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OPERATION TIDALWAVE: Ploesti, August 1, 1943

On August 1, 1943, the USAAF staged Operation Tidalwave—a daring, surprise low-level B-24 raid against the Axis’ critical source of fuel, the oil fields in Ploesti, Romania. 


During the unescorted 1,000 mile flight from Libya, clouds broke the formation into two groups and a wrong turn caused even more confusion.  The B-24s arrived over the heavily-defended target area disorganized and without the planned element of surprise.  


Of 178 bombers and 1,726 men on the mission, 54 aircraft and nearly 500 men failed to return (310 killed and 186 captured).  Five Airmen received the Medal of Honor for their heroism during the raid—Lt Col Addison Baker (posthumous), Maj John Jerstad (posthumous), Lt Lloyd Hughes (posthumous), Col Leon Johnson, and Col John “Killer” Kane.


Although the raid significantly damaged the facilities, the enemy quickly restored production.  Ploesti was not attacked again until April 1944.



Enlisted aircrew on the lead B-24 put on their body armor before getting on board: (l to r) SSgt Angelo Aspesi, SSgt Leo Picard, SSgt Leonard Pate, and TSgt Charles Robbins.  They completed the mission and returned to base.



In the confusion of battle, some B-24s made bombing runs through heavy smoke and were caught in the bursts of delayed-action bombs from previous waves.



Another wave of B-24s can be seen in the distance coming in for their bomb run.



One of the lucky ones—a B-24 returns to its Libyan base. 




Col Leon Johnson

Flying suit and goggles worn by Col (later Gen) Leon Johnson, commander of the 44th Bomb Group, on the August 1st Ploesti raid.  The patch is of the 3rd Attack Group of the pre-war period—the donor continued to wear the suit during the war.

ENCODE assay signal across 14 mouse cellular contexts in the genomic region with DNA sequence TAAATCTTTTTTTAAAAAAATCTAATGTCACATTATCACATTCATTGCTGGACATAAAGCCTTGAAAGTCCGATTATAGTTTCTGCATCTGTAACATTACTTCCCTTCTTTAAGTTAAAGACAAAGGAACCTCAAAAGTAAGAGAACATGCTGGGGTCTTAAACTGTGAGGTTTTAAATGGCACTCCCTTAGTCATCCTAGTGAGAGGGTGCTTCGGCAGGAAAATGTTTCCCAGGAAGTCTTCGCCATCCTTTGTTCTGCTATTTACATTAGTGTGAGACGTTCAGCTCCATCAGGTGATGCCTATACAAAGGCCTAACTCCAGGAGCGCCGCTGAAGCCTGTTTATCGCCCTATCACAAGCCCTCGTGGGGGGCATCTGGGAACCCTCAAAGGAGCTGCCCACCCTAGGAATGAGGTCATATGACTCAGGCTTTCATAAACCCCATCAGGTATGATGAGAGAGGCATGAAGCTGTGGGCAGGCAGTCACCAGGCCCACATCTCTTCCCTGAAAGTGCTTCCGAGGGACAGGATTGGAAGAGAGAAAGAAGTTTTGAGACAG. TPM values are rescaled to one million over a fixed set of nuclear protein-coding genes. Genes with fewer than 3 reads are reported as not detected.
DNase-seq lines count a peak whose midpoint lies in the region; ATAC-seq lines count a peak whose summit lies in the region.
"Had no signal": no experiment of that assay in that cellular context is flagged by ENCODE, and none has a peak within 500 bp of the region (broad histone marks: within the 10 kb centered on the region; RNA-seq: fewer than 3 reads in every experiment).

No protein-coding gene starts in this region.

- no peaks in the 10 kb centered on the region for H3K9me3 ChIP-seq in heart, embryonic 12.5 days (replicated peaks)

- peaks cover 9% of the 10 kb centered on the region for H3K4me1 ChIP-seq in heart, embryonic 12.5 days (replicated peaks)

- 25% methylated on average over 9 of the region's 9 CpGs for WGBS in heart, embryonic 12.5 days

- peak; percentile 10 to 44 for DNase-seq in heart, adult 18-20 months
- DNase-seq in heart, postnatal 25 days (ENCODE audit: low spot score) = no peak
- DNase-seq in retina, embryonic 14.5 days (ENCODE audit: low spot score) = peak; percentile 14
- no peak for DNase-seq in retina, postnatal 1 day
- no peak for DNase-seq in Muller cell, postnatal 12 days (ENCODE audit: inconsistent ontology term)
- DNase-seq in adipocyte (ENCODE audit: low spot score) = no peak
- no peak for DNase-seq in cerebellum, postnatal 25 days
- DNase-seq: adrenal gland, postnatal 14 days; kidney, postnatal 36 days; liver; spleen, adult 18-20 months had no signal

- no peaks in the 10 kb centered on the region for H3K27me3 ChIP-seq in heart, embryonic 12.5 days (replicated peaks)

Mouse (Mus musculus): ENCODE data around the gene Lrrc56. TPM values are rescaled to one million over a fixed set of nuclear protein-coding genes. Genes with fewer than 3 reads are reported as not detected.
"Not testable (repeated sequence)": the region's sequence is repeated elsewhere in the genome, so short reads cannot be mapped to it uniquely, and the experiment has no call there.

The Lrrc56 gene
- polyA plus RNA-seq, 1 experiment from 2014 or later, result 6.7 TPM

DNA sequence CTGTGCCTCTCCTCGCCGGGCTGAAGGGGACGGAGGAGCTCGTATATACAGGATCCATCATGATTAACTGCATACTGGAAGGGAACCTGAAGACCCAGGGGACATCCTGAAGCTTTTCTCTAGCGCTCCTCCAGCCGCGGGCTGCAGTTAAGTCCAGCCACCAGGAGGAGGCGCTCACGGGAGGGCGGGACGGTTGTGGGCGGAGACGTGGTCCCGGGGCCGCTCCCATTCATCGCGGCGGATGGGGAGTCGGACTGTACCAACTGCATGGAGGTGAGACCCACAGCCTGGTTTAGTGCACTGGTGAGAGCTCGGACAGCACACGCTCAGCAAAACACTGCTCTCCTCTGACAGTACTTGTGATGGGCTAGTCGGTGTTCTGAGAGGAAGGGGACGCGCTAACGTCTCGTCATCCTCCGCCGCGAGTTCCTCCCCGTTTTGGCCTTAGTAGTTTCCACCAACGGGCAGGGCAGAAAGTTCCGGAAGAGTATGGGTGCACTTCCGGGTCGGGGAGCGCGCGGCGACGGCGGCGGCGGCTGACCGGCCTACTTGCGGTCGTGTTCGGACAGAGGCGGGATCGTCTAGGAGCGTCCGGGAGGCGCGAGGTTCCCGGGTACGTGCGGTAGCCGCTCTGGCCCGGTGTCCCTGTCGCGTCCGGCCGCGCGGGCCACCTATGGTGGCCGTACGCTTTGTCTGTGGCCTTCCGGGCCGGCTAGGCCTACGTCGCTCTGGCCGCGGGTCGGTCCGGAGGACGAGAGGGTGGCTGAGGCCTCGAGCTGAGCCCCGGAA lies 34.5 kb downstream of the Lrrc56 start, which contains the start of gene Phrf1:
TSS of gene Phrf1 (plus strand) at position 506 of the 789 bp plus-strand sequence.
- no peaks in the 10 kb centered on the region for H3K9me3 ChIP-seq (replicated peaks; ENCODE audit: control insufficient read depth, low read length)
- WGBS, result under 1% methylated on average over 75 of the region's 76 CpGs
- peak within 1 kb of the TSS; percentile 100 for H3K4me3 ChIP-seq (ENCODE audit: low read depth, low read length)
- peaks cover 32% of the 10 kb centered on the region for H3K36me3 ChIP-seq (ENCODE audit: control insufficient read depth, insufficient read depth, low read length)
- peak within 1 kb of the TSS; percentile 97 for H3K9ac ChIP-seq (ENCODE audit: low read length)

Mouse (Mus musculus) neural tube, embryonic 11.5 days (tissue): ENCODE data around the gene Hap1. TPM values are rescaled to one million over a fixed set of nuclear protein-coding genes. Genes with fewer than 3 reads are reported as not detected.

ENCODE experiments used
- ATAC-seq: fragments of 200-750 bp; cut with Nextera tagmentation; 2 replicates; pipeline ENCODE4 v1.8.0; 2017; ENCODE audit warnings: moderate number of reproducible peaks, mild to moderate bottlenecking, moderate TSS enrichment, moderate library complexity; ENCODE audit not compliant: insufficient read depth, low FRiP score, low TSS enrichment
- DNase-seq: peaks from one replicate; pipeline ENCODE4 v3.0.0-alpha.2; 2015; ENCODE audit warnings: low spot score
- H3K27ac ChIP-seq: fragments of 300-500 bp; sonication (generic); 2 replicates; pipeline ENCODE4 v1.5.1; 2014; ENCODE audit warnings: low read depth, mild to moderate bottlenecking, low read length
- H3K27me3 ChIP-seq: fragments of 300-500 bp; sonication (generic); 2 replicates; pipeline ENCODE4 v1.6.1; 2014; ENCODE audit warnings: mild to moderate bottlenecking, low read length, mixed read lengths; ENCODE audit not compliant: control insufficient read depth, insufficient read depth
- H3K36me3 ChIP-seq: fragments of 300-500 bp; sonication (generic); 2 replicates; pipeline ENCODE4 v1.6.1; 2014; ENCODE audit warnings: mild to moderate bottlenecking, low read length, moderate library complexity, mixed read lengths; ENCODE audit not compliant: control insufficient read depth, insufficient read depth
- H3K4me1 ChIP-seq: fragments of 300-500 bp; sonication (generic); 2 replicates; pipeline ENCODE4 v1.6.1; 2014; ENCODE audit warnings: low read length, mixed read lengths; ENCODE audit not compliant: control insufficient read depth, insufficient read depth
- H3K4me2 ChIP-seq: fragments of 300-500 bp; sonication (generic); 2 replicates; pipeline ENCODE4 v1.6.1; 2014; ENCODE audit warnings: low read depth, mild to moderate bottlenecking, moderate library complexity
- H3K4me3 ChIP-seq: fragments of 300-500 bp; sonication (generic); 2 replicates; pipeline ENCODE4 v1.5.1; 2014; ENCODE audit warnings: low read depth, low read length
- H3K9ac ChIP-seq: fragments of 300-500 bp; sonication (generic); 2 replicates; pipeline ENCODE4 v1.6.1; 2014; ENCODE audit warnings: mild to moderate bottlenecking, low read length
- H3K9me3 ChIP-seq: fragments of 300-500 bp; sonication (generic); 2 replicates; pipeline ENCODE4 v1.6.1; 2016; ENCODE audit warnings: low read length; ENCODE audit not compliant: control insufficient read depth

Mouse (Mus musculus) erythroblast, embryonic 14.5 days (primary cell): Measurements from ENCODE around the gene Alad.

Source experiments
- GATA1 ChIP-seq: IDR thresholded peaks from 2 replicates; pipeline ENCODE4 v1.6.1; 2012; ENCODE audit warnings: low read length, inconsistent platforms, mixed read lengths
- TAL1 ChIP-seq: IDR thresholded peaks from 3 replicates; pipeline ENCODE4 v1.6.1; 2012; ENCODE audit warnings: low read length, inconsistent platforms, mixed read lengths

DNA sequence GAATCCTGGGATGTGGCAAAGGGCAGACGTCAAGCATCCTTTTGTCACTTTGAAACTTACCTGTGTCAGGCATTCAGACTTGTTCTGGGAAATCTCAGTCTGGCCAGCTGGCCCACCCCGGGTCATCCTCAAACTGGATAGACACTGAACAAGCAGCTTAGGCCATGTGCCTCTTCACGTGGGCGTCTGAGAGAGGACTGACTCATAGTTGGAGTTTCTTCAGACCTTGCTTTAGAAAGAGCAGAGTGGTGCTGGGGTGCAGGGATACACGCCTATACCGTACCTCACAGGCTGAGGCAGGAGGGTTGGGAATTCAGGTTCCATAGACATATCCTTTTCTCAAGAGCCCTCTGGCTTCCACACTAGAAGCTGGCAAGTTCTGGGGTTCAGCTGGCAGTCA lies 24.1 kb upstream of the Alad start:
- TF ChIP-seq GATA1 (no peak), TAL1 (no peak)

Col Leon Johnson, 44th Bomb Group commander.  Johnson received the Medal of Honor for his steadfastness and courage in leading the second wave through alerted enemy defenses, burning fires, and explosions of delayed-action bombs.





Lt Col Addison Baker

Lt Col Addison Baker led the 93rd Bomb Group during Operation Tidalwave.  Near Ploesti, his aircraft was set afire by flak.  Rather than break up the formation, he stayed on the run and bombed the target.  Unable to gain altitude, his aircraft then crashed into the ground, killing all on board.


2nd Lt Raymond “Jack” Warner, a navigator, wore this shirt during the August 1st raid.  Flak nearly severed his left arm, but Warner was able to bail out of his stricken B-24, hitting the ground just as the parachute opened.  After capture, hospital nurses repaired his torn shirt.  Warner wore it as a POW until he was released in the fall of 1944.



Artwork by E. Weber, believed to be a German flak gunner at Ploesti.  The scroll reads:

"To our commander from his flak artillery in commemoration of the successful defense against the major attack by American bombers on Ploesti, 1 August 1943 (destruction of 31 Liberators).”       



Col John “Killer” Kane, 98th Bomb Group commander.  Kane received the Medal of Honor for courage in leading his group through flames, smoke, delayed-action bombs, and the fully activated enemy defenses.





Related Fact Sheets


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Memphis Belle Crew

The “Memphis Belle” and Nose Art

26th Mission: War Bond Tour

Memphis Belle: A Story of a Flying Fortress”

Heavy Bomber “Firsts”

Combat Aircraft to Museum Artifact

Crippling the Nazi War Machine: USAAF Strategic Bombing in Europe

Enabling Technologies

Key Leaders

Early Operations (1942 to mid-1943) - Eighth Air Force in England

Ninth/Twelfth Air Forces in the Mediterranean

Combat Box/Communication and Life at 25K

Keeping them Flying: Mechanics and Armorers

Combined Bomber Offensive: Summer 1943 to Victory

Bigger Raids, Bigger Losses, and Crisis

Deadly Skies over Europe (Luftwaffe defense)

Bomber Crew Protection

Operation Tidalwave (Ploesti, 1 Aug 43)

Regensburg/Schweinfurt (17 Aug 43)

Black Thursday/Schweinfurt (14 Oct 43)

Fifteenth Air Force (created Sep 43)


Women’s Army Corps

Fighter Escort: Little Friends

Big Week (20-25 Feb 44)

Target Berlin

Operation Frantic: Shuttle Raids to the Soviet Union

Blind Bombing

D-Day Support

Strategic Bombing Victorious




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